It has been reported that MTX promotes cell death
through apoptosis in many cells (Mazur et al., 2009). Therefore, we have used cell
viability test and flow cytometry analysis to investigate the possibility of TAT-CPG2 fusion protein against
MTX-induced toxicity. In agreement with other reports (Yin et al., 2009; Chang et al., 2013), our data showed that MTX treatment decreased
viability of HepG2 cells due to the induction of cell death by apoptosis in a
concentration and  time-dependent manner. The viability of cells treated with MTX was
significantly increased when pretreated with the TAT-CPG2 fusion protein. The increasing viability was observed in cells
pretreated with both native and denatured TAT-CPG2 protein. The viability of
transduced cells 24 h after incubation was approximately equal to the viability
of untreated control group. A significant decrease in the cell viability of
transduced cells 48 h after incubation compared to 24 h was observed. We assume
that this decrease in the cell viability at 48 h is probably due to the decrease in the levels
of fusion protein
as a result of degradation within 48 hours, which is in agreement with the results of stability analysis. Our results show that transduction of fusion protein at the selected
concentration does not have any toxic effect on the HepG2 cell viability. This
has been shown in another report evaluating potentials of CPG2 in gene-directed
enzyme prodrug therapy (GDEPT), where CPG2 expression did not cause any toxicity
in HepG2 cells (Schepelmann et al., 2005). We have further examined the inhibitory
effects of TAT-CPG2 fusion protein against MTX-induced cell death using flow cytometry.
line with the results of
cell viability analysis, flow cytometry results confirmed that TAT-CPG2 in both
native and denatured form can strongly inhibit the apoptosis effects of MTX on
HepG2 cells. Therefore, our results indicate that transduction of TAT-CPG2
fusion protein efficiently protects HepG2 cells against cell death caused by MTX.

It has been widely reported that increased oxidative stress is one
of the major mechanisms involved in MTX toxicity (Yiang et al., 2014). Therefore, we decided to investigate the effect of some stress markers to check whether protection effects of TAT-CPG2 against MTX-induced
cell death is correlated with the inhibition of oxidative
stress. We have observed that
MTX boosted intracellular ROS generation in cultured HepG2 cells. Previous reports have revealed
that oxidative damage caused by ROS generation is the major factor of MTX
tissue injury (Yiang et al., 2014; Hafez et al., 2015). However, in our study cells
which were pretreated with TAT-CPG2
had a significant decrease in the production of ROS.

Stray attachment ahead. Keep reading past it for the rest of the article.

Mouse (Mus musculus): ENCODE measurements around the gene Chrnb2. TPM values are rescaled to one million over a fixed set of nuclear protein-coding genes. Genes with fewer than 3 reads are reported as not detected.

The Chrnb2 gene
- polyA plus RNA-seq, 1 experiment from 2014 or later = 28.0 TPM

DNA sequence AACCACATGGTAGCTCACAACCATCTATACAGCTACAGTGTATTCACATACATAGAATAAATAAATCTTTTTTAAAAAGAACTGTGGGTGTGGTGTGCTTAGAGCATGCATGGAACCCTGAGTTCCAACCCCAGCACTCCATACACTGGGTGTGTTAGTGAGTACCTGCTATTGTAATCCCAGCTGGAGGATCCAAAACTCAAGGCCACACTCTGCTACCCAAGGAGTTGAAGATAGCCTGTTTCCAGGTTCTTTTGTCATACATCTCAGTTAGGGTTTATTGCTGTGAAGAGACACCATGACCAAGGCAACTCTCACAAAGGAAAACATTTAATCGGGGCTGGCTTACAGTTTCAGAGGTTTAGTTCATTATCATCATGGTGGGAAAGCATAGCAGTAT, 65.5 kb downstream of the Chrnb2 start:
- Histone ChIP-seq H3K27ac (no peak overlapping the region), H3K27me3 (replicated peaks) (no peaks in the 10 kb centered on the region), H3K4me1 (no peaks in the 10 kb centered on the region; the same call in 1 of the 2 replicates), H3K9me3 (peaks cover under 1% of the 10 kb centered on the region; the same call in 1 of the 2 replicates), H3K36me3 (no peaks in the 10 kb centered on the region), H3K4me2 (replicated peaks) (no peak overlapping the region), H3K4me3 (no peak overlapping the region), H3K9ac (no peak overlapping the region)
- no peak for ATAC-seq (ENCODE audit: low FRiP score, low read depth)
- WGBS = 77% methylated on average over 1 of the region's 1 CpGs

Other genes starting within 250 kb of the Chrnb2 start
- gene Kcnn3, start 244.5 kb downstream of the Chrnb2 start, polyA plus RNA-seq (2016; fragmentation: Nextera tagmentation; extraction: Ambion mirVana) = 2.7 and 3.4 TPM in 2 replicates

A significant decrease in the GSH content in MTX-treated
cells compared to that of the untreated cells was observed. These results are
in agreement with previous studies reporting the depletion of intracellular GSH content by MTX (Chang et al., 2013; Ewees et al., 2015). It has been demonstrated that GSH plays an important
role in the cellular antioxidant defense, and its reduction may cause oxidative
injury in hepatocytes (Mukherjee et al., 2013). However, in our study, pretreatment of HepG2 cells with
TAT-CPG2 ameliorated
GSH content. A decrease in the CAT activity in MTX-treated cells compared to that of the untreated
cells has been observed. MTX ratchets down the
activity of the CAT as an antioxidant enzyme (Çetin et al.,
2008; Chang et al., 2013). In our experiment a significant increase in the CAT
activity in TAT-CPG2 pretreated
cells has been observed. Therefore, transduced TAT-CPG2 prevents the accumulation
of MTX inside the cells and maintains the balance between oxidants and
antioxidants hence protects cells against the oxidative stress induced by MTX.

Based on the in vitro results, and reported mechanisms
for MTX cell toxicity, also considering HepG2 as a proliferating cell line, one might conclude that in the cell death induced by MTX in HepG2 cells both
mechanisms of cell cycle suppression caused by the inhibition of dihydrofolate
reductase and oxidative stress caused by the accumulation of MTX
are involved. Therefore, transduced TAT-CPG2 converts
MTX into its non-toxic metabolites and prevents the accumulation of MTX in the cell and thus its
toxic effect.

Delivery of
CPG2 into the cells by protein transduction
is potentially valuable for a strategy known as enzyme/prodrug therapy. CPG2 is able to
hydrolyze specifically the amido, carbonyl or ureido
bonds between L-glutamic acid and the carboxyl-, phenol or aniline-substituted
aromatic rings, respectively (1,2). Several prodrugs such as
4-(2-chloroethyl)(2-mesyloxyethyl)amino-benzoyl-L-glutamic acid (CMDA) and
ZD2767P have been synthesized to release potent DNA-alkylating
mustard drugs. These prodrugs are utilized in CPG2-medited strategies, such as antibody- or gene-directed enzyme prodrug therapy (ADEPT
or GDEPT) (Jamin et al., 2011) (Capucha et al., 2012) (Karjoo et al., 2016). Because of disadvantages
of cancer gene therapy such as safety problems, it has
been proposed that direct delivery of protein into the cell is an alternative to gene therapy, especially gene
therapy of those type of cancers that do not require long-term sustained and regulated expression of the transgene (Ford et al.,
2001). Therefore,
we will propose that TAT-CPG2 fusion protein can be used as an alternative to the GDEPT approach.